Third oil, gas rule-making meeting yields more complaints of finer points
The Colorado Oil and Gas Conservation Commission will again take up the rule-making in Denver on Jan. 25 and potentially meet through Jan 27. For updates on the meeting schedule, go to the task force rule-making tab at cogcc.state.co.us.
DENVER — Three days of public hearings may result in a changed proposal before the Colorado Oil and Gas Conservation Commission come January.
The commission has been considering new rules recommended by the Governor’s Oil and Gas Task Force, which asked the commission to require oil and gas operators to consult local governments when siting large-scale facilities in increasingly urban areas and to disclose a five-year drilling plan.
So far, all involved in the rulemaking have gotten hung up on the details. The two proposals likely will be decided in January. Commission director Matt Lepore said that based on comments received, his staff would return in January with another version of the proposed rules, on which all involved could respond with a five-page report.
Attorneys, local government officials and residents argued Monday the fine details of the rules they said either went beyond the task force proposals or didn’t go far enough to satisfy public concern of an industrial process in their backyards. Those interested already have attended two public hearings on the proposals last month.
“We are wrestling with what I’m beginning to refer to as Rubik’s cube with multiple areas of tension,” said commission member Mike King, who also is director of the state’s Department of Natural Resources.
Residents continued their pleas for the commission to keep large-scale oil and gas drilling away from residential areas, but the concerns didn’t exactly hit the target on the discussion at hand.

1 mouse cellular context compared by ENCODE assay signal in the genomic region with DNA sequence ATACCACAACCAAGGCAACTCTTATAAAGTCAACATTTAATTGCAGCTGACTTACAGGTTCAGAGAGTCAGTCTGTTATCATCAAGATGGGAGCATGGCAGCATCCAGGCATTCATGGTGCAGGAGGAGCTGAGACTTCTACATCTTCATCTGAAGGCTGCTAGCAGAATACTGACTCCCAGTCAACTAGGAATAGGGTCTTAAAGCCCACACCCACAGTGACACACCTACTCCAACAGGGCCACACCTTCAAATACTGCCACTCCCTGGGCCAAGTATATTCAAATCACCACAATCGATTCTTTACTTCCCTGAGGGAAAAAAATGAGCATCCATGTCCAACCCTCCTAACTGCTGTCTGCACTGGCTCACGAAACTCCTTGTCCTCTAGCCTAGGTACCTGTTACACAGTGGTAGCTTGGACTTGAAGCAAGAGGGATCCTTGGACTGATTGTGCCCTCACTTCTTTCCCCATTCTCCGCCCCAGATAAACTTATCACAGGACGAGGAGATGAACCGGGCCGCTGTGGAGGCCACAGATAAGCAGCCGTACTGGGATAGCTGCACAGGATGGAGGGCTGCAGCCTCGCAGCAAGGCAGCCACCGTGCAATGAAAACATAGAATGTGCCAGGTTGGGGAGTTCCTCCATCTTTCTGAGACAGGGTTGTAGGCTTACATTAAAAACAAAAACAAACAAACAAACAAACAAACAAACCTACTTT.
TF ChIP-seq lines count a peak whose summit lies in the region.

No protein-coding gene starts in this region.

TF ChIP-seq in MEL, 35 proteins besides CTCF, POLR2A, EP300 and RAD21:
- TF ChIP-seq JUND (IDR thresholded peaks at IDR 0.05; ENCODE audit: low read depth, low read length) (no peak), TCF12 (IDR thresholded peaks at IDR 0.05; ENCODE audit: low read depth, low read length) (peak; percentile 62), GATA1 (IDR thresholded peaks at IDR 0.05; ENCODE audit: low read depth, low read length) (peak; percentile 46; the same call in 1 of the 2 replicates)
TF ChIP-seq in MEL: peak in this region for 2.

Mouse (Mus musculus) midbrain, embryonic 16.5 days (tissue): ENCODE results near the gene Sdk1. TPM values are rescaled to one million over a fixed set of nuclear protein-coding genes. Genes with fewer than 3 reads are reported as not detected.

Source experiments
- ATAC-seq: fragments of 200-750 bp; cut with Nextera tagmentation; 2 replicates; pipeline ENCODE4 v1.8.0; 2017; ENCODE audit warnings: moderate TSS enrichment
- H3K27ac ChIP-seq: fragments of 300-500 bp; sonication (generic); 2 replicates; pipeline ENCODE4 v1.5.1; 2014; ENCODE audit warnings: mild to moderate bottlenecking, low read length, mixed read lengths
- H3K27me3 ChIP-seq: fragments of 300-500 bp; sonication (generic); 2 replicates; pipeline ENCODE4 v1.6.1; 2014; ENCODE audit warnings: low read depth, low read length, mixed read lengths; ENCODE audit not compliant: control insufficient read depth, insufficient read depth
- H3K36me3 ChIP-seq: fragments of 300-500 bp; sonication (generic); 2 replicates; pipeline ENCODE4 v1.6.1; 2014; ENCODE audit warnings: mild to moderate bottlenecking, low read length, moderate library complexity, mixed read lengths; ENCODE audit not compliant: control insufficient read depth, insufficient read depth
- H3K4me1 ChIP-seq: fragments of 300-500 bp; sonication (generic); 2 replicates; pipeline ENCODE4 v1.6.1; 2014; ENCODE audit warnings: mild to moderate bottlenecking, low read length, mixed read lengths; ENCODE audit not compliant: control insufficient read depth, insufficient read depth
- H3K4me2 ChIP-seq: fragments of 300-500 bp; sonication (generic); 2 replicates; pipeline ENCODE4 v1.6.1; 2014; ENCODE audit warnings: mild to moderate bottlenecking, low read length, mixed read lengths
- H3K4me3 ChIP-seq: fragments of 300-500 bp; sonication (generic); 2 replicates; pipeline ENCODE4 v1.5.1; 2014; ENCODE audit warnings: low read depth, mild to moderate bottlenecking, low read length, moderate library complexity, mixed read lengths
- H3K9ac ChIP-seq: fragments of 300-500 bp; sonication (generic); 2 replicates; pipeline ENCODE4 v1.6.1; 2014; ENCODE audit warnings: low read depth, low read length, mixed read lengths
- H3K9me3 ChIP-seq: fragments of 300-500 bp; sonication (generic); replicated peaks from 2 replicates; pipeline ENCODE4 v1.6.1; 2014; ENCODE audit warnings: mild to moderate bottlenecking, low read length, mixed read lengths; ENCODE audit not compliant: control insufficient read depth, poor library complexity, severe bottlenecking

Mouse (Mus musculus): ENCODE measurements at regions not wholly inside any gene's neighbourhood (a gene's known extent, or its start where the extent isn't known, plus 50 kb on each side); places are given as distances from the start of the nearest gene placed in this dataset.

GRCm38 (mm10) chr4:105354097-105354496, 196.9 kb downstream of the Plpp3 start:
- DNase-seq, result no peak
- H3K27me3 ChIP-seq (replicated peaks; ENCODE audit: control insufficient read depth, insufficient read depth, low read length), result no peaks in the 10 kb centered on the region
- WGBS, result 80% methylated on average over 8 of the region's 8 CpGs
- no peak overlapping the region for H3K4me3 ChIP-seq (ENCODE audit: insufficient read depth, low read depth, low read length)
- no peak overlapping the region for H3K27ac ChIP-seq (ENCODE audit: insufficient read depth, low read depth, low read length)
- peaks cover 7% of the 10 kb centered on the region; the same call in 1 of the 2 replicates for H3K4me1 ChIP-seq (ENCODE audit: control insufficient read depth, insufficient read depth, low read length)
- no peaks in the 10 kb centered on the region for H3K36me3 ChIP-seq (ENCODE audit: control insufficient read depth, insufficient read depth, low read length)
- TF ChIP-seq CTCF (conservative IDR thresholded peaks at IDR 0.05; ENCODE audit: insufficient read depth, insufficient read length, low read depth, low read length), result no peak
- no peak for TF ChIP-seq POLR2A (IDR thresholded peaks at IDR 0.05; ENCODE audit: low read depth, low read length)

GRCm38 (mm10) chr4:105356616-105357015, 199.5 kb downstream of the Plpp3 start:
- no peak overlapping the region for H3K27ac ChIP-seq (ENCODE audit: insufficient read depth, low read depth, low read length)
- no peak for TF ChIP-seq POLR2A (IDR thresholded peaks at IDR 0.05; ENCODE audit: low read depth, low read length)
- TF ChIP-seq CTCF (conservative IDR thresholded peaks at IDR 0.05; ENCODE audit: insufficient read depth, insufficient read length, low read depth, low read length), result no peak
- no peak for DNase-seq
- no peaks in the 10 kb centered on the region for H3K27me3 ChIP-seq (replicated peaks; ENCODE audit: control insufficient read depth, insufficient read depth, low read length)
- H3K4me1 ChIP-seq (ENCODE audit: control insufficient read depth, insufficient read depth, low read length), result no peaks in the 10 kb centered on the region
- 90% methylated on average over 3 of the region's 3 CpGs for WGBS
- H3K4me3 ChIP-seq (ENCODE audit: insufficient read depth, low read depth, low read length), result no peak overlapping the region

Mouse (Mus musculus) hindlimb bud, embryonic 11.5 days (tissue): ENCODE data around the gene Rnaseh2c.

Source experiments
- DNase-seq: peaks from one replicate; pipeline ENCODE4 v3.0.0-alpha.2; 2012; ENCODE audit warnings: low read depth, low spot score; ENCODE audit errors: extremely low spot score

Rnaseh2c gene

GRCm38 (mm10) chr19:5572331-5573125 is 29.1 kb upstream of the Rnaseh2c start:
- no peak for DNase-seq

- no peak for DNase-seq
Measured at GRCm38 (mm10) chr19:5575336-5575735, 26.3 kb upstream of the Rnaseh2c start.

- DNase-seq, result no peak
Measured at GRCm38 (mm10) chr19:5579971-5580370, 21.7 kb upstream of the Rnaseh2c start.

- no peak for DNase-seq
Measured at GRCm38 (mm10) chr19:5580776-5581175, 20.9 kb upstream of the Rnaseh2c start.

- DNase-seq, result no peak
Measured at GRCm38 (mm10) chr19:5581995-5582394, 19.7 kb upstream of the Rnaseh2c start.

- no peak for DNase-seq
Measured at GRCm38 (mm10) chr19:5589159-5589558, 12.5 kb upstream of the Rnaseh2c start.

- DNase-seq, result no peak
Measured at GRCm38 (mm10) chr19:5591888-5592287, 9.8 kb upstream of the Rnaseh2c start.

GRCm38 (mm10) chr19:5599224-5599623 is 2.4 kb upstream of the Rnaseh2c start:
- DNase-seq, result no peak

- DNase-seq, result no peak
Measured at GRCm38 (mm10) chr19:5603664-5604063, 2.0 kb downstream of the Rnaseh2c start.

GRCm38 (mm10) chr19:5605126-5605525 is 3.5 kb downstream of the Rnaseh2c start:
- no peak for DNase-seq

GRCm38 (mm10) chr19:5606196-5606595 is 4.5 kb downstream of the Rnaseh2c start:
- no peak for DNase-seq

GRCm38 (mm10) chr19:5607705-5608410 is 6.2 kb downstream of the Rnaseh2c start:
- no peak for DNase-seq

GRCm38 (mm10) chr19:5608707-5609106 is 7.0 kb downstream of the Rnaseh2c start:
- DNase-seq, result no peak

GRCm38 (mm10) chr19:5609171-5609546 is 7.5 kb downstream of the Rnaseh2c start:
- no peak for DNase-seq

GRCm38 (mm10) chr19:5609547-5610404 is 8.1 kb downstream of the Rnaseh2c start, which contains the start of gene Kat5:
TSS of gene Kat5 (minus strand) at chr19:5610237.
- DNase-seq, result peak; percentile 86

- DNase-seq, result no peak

Residents present Monday, however, want the rules to be applied with a broader brush to all areas with residential housing.
Carl Erickson, a representative of Weld Air and Water, said residents should not have to work so hard with companies to find an alternate site to a bad location, a longstanding concern of many Greeley residents.
“It needs to be upfront,” Erickson said. “It should not fall on community groups to always exercise the pressure cooker techniques that force operators to choose alternative sites.”
Oil and gas industry officials discussed language around measures they would have to undertake to mitigate impacts of their drilling operations, as well as concerns about having local governments outside limits of where a well is located having a say in the siting process. While Lepore announced early Monday he had pulled a part of the rules to impose drilling time limits, industry officials spoke out in force against them anyway, stating they would actually make the process of “getting in and getting out” much longer, and less safe. That part of the rule was suggested by his staff, not the task force, based on meetings he held with local governments throughout the state.
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